A council statement added: "If we don't look at the Green Belt, any plan we put forward is likely to be rejected. Right now we are exploring all options."

Residents in Bourne End and Wooburn Green had already been in touch to suggest an area of land they would be happier to sacrifice, as opposed to the Slade Meadow site put forward (below).


ESSENTIAL infrastructure upgrades would have to be funded by a new development or it might not be allowed to go ahead, the council said.

WDC’s Leader Cllr Richard Scott said if a new development required any new roads, schools or doctors' surgeries to make it sustainable; the infrastructure would have to be funded by the development.

If not, it would impact upon the council's decision-making abilities with a site potentially being deemed unacceptable and ruled out as a result.

He said: "The argument we could use is - if we are to do x we need the infrastructure, if we haven’t got the infrastructure we can’t...

"If we say to a developer, we can’t do this unless you put in a new road or a new railway, whatever, that is clearly an argument to say we can’t do it."

Penelope Toillitt added some developments have been estimated to cost in the tens-of-millions which would not be funded by the development.

She said: "That raises questions about how we deal with the balance - are there other sources? Do we talk to the LEP? Are there government funds?

"If the infrastructure is too expensive to the point it makes it unviable, that’s when we say it’s a real constraint."

So what about the district’s existing infrastructure? Residents and groups have been campaigning for the road network to be improved and for Accident and Emergency to be reinstated at Wycombe Hospital.

Cllr Marshall said WDC takes its lead from Buckinghamshire County Council about the roads, while power, water and other service providers assessed the council’s plans and then drew up their own to match up.

WDC planning officers said the hospital service was a "higher debate".


High Wycombe

WDC has put forward four ‘reserve sites’ - pieces of land not in the Green Belt on the edge of towns and villages that have been previously identified as development sites - for consideration in High Wycombe.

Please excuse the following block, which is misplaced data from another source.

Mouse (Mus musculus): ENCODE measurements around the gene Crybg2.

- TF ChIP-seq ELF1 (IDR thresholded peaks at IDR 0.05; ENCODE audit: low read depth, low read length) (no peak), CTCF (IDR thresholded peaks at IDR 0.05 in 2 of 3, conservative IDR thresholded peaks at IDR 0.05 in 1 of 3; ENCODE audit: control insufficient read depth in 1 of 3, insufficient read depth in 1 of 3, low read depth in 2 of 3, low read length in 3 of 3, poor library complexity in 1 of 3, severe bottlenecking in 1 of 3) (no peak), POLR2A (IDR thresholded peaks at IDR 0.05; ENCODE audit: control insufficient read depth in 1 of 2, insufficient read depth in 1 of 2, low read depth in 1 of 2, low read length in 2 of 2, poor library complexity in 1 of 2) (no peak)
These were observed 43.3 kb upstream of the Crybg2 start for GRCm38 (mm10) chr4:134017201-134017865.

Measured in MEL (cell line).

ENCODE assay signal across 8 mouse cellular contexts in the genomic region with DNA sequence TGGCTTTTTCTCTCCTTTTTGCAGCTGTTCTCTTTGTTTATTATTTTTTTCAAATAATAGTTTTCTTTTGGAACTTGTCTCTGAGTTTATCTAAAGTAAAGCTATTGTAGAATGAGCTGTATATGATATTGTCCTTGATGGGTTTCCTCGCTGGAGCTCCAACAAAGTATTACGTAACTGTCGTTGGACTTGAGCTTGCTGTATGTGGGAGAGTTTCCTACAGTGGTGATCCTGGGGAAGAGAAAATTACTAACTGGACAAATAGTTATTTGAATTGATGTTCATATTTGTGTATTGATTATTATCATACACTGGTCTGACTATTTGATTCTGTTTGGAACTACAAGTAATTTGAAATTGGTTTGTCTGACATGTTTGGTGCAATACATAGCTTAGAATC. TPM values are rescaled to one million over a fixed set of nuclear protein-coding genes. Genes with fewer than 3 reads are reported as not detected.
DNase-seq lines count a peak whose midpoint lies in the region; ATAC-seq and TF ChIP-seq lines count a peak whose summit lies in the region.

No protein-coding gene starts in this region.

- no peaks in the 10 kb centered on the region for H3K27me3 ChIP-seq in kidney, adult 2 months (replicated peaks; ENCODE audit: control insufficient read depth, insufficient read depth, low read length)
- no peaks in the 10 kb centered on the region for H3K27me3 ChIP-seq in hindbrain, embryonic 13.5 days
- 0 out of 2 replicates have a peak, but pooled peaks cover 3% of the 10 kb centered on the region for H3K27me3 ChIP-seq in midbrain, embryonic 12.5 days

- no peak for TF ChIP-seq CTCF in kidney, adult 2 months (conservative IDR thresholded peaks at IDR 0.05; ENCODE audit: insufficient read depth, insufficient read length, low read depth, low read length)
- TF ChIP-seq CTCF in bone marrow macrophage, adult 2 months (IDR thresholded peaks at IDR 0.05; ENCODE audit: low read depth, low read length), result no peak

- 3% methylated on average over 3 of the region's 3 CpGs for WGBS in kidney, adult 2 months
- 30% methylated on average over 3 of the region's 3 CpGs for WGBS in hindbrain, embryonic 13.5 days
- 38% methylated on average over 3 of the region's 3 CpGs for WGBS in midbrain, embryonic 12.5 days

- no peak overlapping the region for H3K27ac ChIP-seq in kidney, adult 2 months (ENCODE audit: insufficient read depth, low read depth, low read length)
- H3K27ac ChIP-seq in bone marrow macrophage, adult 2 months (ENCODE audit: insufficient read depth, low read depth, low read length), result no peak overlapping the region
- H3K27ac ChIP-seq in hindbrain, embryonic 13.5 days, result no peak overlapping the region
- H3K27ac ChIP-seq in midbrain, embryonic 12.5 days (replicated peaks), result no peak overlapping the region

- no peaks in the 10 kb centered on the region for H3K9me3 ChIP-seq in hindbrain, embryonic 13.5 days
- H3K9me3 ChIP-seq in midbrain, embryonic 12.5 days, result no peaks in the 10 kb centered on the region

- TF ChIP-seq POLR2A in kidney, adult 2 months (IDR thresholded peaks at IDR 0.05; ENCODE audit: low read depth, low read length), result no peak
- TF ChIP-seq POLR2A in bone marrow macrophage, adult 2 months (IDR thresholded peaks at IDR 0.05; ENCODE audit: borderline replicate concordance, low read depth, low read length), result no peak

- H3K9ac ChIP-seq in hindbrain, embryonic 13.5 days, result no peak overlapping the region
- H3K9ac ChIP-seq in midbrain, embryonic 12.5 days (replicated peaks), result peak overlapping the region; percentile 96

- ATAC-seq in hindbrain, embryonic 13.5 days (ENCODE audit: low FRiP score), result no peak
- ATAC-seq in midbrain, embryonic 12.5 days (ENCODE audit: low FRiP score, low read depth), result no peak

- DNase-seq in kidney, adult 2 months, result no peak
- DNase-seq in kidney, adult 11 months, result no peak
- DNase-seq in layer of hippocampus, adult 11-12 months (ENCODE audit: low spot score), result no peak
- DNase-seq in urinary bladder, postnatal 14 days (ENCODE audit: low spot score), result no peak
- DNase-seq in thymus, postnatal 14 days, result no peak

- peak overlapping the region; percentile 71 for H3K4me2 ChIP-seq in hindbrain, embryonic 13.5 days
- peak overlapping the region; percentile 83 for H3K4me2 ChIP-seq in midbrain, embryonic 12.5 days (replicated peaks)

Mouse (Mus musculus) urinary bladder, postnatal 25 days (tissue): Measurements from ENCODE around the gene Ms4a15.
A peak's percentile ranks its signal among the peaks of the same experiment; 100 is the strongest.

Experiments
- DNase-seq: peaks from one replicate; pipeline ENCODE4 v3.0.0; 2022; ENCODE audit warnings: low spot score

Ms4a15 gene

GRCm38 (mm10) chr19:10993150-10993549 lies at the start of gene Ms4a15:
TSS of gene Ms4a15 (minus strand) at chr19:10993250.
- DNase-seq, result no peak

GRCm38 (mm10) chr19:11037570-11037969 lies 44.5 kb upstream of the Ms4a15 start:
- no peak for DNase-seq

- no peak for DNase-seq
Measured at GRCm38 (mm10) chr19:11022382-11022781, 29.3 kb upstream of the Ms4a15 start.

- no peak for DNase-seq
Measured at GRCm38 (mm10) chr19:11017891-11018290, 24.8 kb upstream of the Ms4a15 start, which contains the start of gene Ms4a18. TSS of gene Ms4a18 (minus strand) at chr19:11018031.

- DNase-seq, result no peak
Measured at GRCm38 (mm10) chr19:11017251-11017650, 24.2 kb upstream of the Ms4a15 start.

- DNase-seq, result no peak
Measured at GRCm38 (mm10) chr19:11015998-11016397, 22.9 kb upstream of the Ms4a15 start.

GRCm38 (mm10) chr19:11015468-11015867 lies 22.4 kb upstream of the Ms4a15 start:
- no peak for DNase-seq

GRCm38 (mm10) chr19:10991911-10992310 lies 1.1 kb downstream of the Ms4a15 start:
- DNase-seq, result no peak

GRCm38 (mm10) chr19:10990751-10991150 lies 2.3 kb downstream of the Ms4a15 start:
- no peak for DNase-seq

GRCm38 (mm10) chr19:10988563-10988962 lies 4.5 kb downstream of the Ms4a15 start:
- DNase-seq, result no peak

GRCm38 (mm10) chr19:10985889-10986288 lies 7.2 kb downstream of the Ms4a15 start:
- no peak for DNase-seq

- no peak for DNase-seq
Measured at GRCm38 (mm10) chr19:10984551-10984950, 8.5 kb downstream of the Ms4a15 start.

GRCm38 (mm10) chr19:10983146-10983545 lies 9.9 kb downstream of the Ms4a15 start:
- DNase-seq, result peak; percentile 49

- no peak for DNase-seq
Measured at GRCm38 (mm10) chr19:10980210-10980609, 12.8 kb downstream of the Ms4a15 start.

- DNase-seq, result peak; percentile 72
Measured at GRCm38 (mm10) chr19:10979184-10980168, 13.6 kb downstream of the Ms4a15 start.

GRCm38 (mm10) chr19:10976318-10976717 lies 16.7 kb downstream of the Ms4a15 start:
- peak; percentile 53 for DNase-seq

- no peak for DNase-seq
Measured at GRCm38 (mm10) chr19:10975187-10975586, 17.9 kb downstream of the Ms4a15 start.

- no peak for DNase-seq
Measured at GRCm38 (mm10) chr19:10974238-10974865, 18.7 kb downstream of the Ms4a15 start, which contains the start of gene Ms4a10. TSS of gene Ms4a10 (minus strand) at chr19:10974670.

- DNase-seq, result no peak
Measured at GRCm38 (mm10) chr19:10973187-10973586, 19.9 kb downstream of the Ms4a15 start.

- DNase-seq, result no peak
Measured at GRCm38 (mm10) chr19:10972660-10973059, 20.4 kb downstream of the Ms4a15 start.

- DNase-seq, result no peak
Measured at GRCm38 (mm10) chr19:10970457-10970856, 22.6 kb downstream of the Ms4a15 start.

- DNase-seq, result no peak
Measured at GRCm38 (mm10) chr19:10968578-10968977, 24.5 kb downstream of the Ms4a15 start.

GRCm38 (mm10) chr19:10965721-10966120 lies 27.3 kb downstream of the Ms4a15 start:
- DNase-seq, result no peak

Abbey Barn South could provide about 450 homes, new businesses and open spaces.

Abbey Barn North could host around 75 new homes and a nature reserve.

Terriers Farm between Hazlemere and Terriers could play home to about 400 homes, as well as sports pitches and transport measures in the area.

Gomm Valley and Ashwells, like Terriers Farm, is deemed to be a sensitive site but it could provide 400 new homes, job opportunities and an extended nature reserve. Most of the area would remain untouched.

The council is also consulting the public over three potential new employment sites in High Wycombe.

These are: Land to the north of Heath End Road at Junction 3a of the M40. The land is in the Green Belt and would require heavy investment - but it would be a major economic development opportunity, the council says.

Wycombe Air Park will be kept open but WDC believes it could make better use of the existing building space already on the site.

Buckmaster Playing Fields in Booker could be transformed into employment space if another site could be found for the playing fields.

Bucks Free Press: Wycombe Local Plan 2014


Large scale housing is "probably a no-no" in Marlow, WDC Leader Cllr Richard Scott has said, but the Westhorpe Interchange near Westhorpe House could be a long-term site for additional employment.